French Onion Soup
Mama 1935 – 1986 RIP
If you're a parent, do you have memories of saying “I’ll never do this when I have kids? I have so many myself. I loved my mother, she was a great mother. Of course, when she was raising me, she sucked. When I became a mother, I realized just how smart she was. If you were raised by the perfect mother I am truly happy for you. I was not, but it’s okay. She did the best she could with what she knew. She had to learn to be a mother by trial and error. I know that a lot of what we do as parents is trial and error, but some of us have somebody as a role model or point of reference. Not my mother.
Her mother was a Madam. Seriously. Meaning my mother grew up in a brothel, that also included a prospering drug business. Am I proud of this legacy? No. Am I ashamed of it? No. This was not my life, it was theirs. However, my upbringing was a direct result of everything that my mother learned and didn’t learn.
One of the things she didn’t learn was to cook, so mealtime was usually interesting, except for holidays, somehow, she laid out the ultimate spread. This was my normal and I didn’t realize at the time how interesting those daily meals really were. There were five of us children and none of us perished from food poisoning or malnutrition so I guess no harm no foul. And let me tell you, what she could make a box of Chef Boyardee complete spaghetti meal kit do, wow! It was totally awful, in my opinion, but it seemed to feed 20 people and they thought it was good. Add in those special occasion Ritz crackers and people acted like it was a catered meal.
Mama tried to give her children the things she’d wished she’d gotten as a child. A clean house, a solid daily schedule, regular meals and her availability. She wasn’t very affectionate, but she did her best with the dutiful goodnight kiss and hug. There was no doubt that she truly loved us all the time, but the times that I felt most loved by her was when I was sick. The temperature taking, the helpless look on her face that also exhibited strength – the look that said, ‘I have no idea what to do here but trust me, I’ll make this better’.
There was a lot of physical contact when we were sick. And a lot of home remedies, ones I’m sure she had heard of, thought she could pull off, but royally screwed them up; most of which should have probably killed us off. Like swallowing Vick’s Vapor Rub so that it coated the inside of our throats. Or the every 1st Saturday of the month system cleanse of all five children, at the same time, with only one bathroom. Or disguising Castor Oil in Coca Cola and being told to drink it fast, like we wouldn’t notice the blob of goo at the bottom of the glass that did not dissolve in the soda.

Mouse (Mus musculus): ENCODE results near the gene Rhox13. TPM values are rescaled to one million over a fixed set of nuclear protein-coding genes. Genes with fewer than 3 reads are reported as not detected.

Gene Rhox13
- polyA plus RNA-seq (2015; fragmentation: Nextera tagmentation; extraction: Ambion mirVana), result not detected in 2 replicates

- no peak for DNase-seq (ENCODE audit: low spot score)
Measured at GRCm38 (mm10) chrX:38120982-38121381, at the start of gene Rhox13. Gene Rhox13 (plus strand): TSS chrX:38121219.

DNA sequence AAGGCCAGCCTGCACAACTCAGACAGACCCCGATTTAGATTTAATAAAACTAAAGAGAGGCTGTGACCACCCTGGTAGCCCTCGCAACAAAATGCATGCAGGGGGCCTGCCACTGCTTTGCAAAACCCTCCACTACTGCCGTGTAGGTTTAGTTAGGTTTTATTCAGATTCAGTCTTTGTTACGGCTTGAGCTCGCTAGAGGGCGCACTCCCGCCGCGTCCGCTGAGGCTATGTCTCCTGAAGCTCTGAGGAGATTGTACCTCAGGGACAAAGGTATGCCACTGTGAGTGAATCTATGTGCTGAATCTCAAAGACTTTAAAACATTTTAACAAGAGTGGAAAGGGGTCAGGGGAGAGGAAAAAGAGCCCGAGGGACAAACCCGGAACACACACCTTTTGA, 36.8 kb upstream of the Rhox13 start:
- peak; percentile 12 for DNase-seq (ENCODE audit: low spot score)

But the most vivid memory I have of her concocting something to ease the aches and pains of the flu, was when she decided that French Onion Soup was the thing that would cure what ailed me. As I watched in horror, she pulled out the small sauce pan, salted the water and brought it to a vigorous boil. Then she chopped up an onion. A white onion. Boiled it for a while and poured it in a bowl, handed me a spoon and said sip it slowly because it’s hot.
Here I am looking at this bowl of clear water with boiled onions floating around while simultaneously hoping that she would look at this and realize that something wasn’t right. That didn’t happen. So, I sipped my French onion soup (I now know that French onion soup has a brown broth), cried silent tears and vowed to never again eat French onion soup - nor would I torture my own kids with it. I did keep my promise to myself and my unconceived children, they have never been served French onion soup from me!
Parents really do the best they can so keep in mind what they're working with and cut them some slack.
I love you Ma, you tried.